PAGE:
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Title: The role of the X chromosome in embryonic and postnatal growth
Author: Snell, Daniel Mark
ISNI:       0000 0004 7230 2833
Awarding Body: UCL (University College London)
Current Institution: University College London (University of London)
Date of Award: 2018
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Women born with only a single X chromosome (XO) have Turner syndrome (TS); and they are invariably of short stature. XO female mice are also small: during embryogenesis, female mice with a paternally-inherited X chromosome (XPO) are smaller than XX littermates; whereas during early postnatal life, both XPO and X MO (maternal) mice are smaller than their XX siblings. Here I look to further understand the genetic bases of these phenotypes, and potentially inform areas of future investigation into TS. Mouse pre-implantation embryos preferentially silence the XP via the non-coding RNA Xist. XPO embryos are smaller than XX littermates at embryonic day (E) 10.5, whereas XMO embryos are not. Two possible hypotheses explain this observation. Inappropriate expression of Xist in XPO embryos may cause transcriptional silencing of the single X chromosome and result in embryos nullizygous for X gene products. Alternatively, there could be imprinted genes on the X chromosome that impact on growth and manifest in growth retarded XPO embryos. In contrast, during the first three weeks of postnatal development, both XPO and XMO mice show a growth deficit when compared with XX littermates. This deficit is not observed in the presence of a second sex chromosome - i.e. in normal XX female mice, or in females with a Y chromosome that lacks Sry - suggesting haploinsufficiency of genes with homologues present on, and expressed from, both sex chromosomes as a cause. In this thesis I have investigated the role of Xist in XPO embryonic growth retardation; and utilised mouse stem cells to perform an in vitro screen to identify X-linked imprinted genes. To characterise postnatal haploinsufficiency, I identify four candidate genes and, utilising CRISPR-Cas genome editing, delineate the role of each in the growth deficit phenotype. I further use these X-linked mutants to investigate the functional divergence of the X and Y chromosomes in the context of postnatal survival.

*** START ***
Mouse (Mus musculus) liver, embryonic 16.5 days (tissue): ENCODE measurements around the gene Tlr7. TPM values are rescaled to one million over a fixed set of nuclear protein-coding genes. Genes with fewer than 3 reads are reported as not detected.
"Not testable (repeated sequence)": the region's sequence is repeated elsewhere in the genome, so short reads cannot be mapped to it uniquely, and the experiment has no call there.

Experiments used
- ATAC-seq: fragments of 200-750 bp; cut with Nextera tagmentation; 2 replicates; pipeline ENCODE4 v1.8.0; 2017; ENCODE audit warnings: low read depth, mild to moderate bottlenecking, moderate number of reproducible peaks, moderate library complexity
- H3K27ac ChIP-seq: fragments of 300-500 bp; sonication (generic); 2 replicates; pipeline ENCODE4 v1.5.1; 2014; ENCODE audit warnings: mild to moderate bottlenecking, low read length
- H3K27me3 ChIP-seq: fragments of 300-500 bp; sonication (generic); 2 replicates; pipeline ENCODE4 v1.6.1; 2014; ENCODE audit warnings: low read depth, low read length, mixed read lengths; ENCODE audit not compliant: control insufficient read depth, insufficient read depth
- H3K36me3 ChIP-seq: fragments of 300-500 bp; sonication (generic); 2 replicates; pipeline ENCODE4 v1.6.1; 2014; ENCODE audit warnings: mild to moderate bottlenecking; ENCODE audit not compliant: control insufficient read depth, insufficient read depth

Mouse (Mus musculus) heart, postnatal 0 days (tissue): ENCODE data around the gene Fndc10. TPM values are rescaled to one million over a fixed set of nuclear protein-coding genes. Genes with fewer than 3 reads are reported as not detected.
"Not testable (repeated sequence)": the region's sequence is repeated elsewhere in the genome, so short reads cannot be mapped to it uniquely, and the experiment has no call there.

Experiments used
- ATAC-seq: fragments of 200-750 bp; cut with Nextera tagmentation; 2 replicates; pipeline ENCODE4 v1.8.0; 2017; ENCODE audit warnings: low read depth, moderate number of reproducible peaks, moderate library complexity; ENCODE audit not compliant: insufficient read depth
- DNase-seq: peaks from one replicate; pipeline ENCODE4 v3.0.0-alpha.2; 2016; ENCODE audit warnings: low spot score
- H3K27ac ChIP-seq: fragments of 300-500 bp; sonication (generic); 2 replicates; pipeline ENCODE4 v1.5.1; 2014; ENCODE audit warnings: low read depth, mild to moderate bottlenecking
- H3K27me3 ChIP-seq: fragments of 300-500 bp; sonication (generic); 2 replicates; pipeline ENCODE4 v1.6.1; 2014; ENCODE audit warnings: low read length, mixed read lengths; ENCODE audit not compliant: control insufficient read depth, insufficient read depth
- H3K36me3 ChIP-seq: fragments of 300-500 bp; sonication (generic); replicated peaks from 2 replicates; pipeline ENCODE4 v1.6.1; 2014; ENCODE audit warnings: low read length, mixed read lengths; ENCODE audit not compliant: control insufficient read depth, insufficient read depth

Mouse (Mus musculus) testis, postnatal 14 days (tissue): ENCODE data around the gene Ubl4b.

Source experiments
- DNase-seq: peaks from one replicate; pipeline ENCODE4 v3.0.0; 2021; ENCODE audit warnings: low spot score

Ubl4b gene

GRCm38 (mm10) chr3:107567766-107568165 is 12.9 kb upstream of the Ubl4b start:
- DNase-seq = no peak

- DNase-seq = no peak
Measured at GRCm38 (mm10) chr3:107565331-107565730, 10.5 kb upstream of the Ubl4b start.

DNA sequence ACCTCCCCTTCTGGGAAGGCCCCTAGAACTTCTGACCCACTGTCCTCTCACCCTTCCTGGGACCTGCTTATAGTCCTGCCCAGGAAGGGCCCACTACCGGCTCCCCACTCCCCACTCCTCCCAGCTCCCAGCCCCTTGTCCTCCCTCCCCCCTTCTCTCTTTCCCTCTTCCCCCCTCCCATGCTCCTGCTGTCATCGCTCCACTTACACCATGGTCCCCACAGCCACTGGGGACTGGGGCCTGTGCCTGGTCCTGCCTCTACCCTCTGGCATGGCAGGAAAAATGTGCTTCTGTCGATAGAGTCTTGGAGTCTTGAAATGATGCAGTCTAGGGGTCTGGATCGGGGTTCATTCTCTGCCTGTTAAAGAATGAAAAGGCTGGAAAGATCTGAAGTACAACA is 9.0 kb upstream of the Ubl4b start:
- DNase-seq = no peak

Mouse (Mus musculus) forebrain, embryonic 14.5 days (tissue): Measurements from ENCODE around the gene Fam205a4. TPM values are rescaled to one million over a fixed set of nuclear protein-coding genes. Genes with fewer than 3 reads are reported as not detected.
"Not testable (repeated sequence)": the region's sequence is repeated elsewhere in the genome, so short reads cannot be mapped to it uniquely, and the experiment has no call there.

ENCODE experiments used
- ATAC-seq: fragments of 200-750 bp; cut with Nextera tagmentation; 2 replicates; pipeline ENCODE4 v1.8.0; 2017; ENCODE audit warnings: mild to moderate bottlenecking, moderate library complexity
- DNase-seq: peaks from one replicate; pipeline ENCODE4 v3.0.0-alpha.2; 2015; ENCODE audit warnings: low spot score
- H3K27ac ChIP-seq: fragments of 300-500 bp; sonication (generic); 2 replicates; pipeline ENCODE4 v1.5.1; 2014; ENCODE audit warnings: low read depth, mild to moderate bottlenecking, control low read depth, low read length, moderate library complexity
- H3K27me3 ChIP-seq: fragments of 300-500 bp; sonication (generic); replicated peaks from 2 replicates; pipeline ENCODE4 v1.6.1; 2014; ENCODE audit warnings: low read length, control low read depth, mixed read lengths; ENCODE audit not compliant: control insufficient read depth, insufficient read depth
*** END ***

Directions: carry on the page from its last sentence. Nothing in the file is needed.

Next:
Supervisor: Not available Sponsor: Not available
Qualification Name: Thesis (Ph.D.) Qualification Level: Doctoral
EThOS ID:  DOI: Not available